During execution of a planned sequence of operations, the procedure is not always executed smoothly. FIG. 5 illustrates a situation where a deviation has occurred after step 6.3 of the sequence illustrated in FIG. 4 was completed, i.e., a signal was received indicating that one of the pumps tripped, or stopped operating. This pump was initially turned on in step 3.2 and is not included in any of the input variables for calculating the congruence factor of step 6.3. However, the physical parameters have been affected by the pump trip and as a result the congruence factor of step 6.3 is only 0.95. Since step 3.1 has been completed, but the pump which is to be turned on in step 3.2 is not on, the congruence factor for step 3.1 is fairly high.
The analysis performed when the maximum congruence factor is not very close to 1.0 takes situations like those illustrated in FIG. 5 into consideration. One way to accomplish this is to compare block 88 the maximum congruence factor with the next highest congruence factor. If the value of the maximum identified congruence factor among the entire set of hypothesized plant states exceeds the next highest identified congruence factor value by a predetermined amount, such as 0.1, the hypothesized plant state corresponding to the maximum identified congruence factor is considered to be the single best match to actual plant conditions and the logic flow passes directly to block 92 and then displayed, block 94. If the value of the highest identified congruence factor and that of the next highest congruence factor are within a predetermined amount, such as 0.1, the steps in the sequence are checked 90 for an incomplete next step. Since step 3.1 is the lowest step having an incomplete next step, the operator would be informed that step 3.2 needs to be performed before proceding to block 92. In addition to performing the steps represented by blocks 88 and 90, the plant states stored in step 40 may include not only all of the steps which should be performed, but also "upsets " or deviations from expected or hypothesized plant states which have been experienced before or are otherwise identified as possible. An upset plant state corresponding to the situation illustrated in FIG. 5 would have a higher congruence factor than step 6.3 and thus the messages related to that upset would be displayed to the operator before proceding to block 92.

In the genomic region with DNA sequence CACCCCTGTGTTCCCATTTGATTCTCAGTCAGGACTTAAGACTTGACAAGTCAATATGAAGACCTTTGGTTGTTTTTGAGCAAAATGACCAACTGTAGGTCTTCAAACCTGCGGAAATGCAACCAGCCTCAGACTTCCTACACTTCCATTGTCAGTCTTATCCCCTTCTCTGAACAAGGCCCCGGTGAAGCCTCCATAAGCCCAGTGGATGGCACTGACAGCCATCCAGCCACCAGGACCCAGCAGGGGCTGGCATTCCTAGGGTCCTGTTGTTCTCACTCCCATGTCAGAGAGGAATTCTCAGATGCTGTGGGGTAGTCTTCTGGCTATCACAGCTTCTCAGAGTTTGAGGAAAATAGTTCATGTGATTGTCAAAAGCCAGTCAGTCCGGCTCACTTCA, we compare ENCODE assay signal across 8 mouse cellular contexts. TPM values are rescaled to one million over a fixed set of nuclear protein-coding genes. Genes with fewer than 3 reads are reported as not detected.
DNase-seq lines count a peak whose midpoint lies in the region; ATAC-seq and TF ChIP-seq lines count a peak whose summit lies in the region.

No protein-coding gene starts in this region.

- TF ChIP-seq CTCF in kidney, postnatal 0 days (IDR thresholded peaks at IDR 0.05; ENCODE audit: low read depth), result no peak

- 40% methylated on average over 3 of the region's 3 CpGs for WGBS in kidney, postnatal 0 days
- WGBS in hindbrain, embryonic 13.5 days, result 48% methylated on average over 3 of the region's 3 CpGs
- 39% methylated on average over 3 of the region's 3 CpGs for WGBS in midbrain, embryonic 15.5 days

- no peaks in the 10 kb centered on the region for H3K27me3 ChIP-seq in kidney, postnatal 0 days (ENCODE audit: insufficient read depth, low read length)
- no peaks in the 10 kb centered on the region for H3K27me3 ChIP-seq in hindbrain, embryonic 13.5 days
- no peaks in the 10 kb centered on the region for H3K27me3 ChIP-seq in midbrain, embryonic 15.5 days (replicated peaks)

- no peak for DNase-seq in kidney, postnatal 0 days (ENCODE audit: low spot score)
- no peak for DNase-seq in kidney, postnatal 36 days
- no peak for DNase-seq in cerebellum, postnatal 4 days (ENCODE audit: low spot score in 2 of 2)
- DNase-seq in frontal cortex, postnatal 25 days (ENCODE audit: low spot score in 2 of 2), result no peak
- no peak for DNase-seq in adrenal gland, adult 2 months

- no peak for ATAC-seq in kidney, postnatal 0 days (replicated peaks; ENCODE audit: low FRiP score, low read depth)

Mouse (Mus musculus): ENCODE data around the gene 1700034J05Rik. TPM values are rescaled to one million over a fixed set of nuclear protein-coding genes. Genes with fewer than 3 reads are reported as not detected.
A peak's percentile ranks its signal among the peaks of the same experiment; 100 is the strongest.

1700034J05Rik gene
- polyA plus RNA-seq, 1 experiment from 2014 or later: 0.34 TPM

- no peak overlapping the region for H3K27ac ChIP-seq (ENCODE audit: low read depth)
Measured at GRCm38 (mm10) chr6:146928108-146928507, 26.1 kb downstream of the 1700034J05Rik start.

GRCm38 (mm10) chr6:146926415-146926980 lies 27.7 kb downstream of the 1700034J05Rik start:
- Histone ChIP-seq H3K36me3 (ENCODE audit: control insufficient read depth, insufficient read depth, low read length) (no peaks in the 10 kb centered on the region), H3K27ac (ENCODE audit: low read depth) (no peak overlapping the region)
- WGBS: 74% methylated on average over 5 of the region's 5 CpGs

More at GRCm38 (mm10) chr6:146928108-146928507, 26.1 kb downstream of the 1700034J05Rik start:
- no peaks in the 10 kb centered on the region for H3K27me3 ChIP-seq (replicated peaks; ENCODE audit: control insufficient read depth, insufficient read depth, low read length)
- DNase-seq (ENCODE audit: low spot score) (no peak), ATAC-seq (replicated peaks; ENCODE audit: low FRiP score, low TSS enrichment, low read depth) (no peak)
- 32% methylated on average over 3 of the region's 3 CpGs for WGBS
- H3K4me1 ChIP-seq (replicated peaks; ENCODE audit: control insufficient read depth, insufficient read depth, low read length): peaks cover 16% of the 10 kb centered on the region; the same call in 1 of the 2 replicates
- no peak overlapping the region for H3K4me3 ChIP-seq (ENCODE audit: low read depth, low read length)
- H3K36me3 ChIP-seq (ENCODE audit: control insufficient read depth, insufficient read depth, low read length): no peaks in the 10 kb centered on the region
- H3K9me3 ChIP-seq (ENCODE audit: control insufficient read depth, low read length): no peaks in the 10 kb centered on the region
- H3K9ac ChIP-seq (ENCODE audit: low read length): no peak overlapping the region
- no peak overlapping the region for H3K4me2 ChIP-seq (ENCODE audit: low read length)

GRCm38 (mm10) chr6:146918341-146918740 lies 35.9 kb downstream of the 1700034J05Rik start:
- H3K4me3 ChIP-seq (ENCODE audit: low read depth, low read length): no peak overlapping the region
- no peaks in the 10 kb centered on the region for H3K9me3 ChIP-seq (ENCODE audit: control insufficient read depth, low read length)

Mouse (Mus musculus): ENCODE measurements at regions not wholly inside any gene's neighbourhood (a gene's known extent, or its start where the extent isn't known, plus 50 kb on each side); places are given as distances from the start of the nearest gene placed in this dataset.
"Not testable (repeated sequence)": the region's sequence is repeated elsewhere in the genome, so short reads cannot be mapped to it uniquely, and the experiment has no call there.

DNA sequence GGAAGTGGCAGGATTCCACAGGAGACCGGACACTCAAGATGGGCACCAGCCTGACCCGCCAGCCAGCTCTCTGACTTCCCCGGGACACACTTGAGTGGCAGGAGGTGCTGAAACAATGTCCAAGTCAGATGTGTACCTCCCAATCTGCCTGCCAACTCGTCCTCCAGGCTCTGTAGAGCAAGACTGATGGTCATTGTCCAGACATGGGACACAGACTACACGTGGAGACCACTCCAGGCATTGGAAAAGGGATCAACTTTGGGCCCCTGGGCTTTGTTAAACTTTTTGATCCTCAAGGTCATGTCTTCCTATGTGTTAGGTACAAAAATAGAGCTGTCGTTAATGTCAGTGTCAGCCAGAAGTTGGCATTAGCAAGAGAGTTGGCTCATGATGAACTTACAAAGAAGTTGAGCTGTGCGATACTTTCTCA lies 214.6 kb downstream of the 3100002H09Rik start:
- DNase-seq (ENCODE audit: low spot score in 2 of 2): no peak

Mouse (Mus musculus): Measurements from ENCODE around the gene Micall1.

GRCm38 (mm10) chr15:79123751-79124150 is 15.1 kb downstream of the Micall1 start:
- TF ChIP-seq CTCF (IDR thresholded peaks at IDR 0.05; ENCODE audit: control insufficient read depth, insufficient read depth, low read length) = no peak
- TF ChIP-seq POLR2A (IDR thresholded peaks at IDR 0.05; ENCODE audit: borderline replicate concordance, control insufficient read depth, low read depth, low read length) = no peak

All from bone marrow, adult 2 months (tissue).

In a situation which does not show the "double-humped" distribution illustrated in FIG. 5, the maximum congruence factor could be well below 1.0, but well above the next closest congruence factor. In such a situation, the constituent variables used to calculate the congruence factor for the current state are "toggled" 92 or temporarily changed in value to determine which variables could be changed to improve the congruence factor. An improvement in the congruence factor would indicate that the data corresponding to these variables is not as expected. In the example illustrated in FIG. 2A, if cation conductivity is greater than 1 micromho, toggling the input of block 36 will slightly improve the congruence factor. In this case, the system would inform the operator that cation conductivity is high and could suggest how to reduce it.